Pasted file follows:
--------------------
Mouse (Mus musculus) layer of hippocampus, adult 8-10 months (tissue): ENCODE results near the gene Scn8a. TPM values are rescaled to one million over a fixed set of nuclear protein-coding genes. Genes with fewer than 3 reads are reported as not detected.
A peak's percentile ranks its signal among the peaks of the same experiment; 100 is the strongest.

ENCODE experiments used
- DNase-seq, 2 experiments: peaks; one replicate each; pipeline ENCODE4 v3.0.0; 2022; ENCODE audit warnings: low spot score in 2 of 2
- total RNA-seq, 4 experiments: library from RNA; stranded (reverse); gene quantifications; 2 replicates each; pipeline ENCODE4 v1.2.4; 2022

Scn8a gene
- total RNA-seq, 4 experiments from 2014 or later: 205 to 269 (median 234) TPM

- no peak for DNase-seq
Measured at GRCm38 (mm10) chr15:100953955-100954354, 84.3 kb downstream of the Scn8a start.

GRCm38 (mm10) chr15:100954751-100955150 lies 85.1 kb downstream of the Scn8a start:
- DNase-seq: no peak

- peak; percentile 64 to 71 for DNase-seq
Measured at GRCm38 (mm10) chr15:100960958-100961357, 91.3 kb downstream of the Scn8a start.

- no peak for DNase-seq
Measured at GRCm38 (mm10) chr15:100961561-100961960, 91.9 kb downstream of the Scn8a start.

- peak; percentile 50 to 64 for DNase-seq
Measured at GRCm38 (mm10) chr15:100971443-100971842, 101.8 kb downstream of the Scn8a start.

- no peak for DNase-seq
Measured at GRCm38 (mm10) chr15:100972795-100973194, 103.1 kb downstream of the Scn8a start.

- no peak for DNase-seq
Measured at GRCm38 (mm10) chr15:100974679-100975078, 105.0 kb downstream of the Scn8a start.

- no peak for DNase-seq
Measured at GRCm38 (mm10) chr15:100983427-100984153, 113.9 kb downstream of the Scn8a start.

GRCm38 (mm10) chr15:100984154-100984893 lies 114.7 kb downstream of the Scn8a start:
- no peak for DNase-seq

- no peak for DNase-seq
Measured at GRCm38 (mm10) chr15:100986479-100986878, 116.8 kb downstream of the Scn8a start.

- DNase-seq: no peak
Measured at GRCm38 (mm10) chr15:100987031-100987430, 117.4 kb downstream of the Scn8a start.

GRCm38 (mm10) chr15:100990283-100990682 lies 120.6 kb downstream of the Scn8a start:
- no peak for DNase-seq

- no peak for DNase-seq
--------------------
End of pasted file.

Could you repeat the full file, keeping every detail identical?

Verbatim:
Mouse (Mus musculus) layer of hippocampus, adult 8-10 months (tissue): ENCODE results near the gene Scn8a. TPM values are rescaled to one million over a fixed set of nuclear protein-coding genes. Genes with fewer than 3 reads are reported as not detected.
A peak's percentile ranks its signal among the peaks of the same experiment; 100 is the strongest.

ENCODE experiments used
- DNase-seq, 2 experiments: peaks; one replicate each; pipeline ENCODE4 v3.0.0; 2022; ENCODE audit warnings: low spot score in 2 of 2
- total RNA-seq, 4 experiments: library from RNA; stranded (reverse); gene quantifications; 2 replicates each; pipeline ENCODE4 v1.2.4; 2022

Scn8a gene
- total RNA-seq, 4 experiments from 2014 or later: 205 to 269 (median 234) TPM

- no peak for DNase-seq
Measured at GRCm38 (mm10) chr15:100953955-100954354, 84.3 kb downstream of the Scn8a start.

GRCm38 (mm10) chr15:100954751-100955150 lies 85.1 kb downstream of the Scn8a start:
- DNase-seq: no peak

- peak; percentile 64 to 71 for DNase-seq
Measured at GRCm38 (mm10) chr15:100960958-100961357, 91.3 kb downstream of the Scn8a start.

- no peak for DNase-seq
Measured at GRCm38 (mm10) chr15:100961561-100961960, 91.9 kb downstream of the Scn8a start.

- peak; percentile 50 to 64 for DNase-seq
Measured at GRCm38 (mm10) chr15:100971443-100971842, 101.8 kb downstream of the Scn8a start.

- no peak for DNase-seq
Measured at GRCm38 (mm10) chr15:100972795-100973194, 103.1 kb downstream of the Scn8a start.

- no peak for DNase-seq
Measured at GRCm38 (mm10) chr15:100974679-100975078, 105.0 kb downstream of the Scn8a start.

- no peak for DNase-seq
Measured at GRCm38 (mm10) chr15:100983427-100984153, 113.9 kb downstream of the Scn8a start.

GRCm38 (mm10) chr15:100984154-100984893 lies 114.7 kb downstream of the Scn8a start:
- no peak for DNase-seq

- no peak for DNase-seq
Measured at GRCm38 (mm10) chr15:100986479-100986878, 116.8 kb downstream of the Scn8a start.

- DNase-seq: no peak
Measured at GRCm38 (mm10) chr15:100987031-100987430, 117.4 kb downstream of the Scn8a start.

GRCm38 (mm10) chr15:100990283-100990682 lies 120.6 kb downstream of the Scn8a start:
- no peak for DNase-seq

- no peak for DNase-seq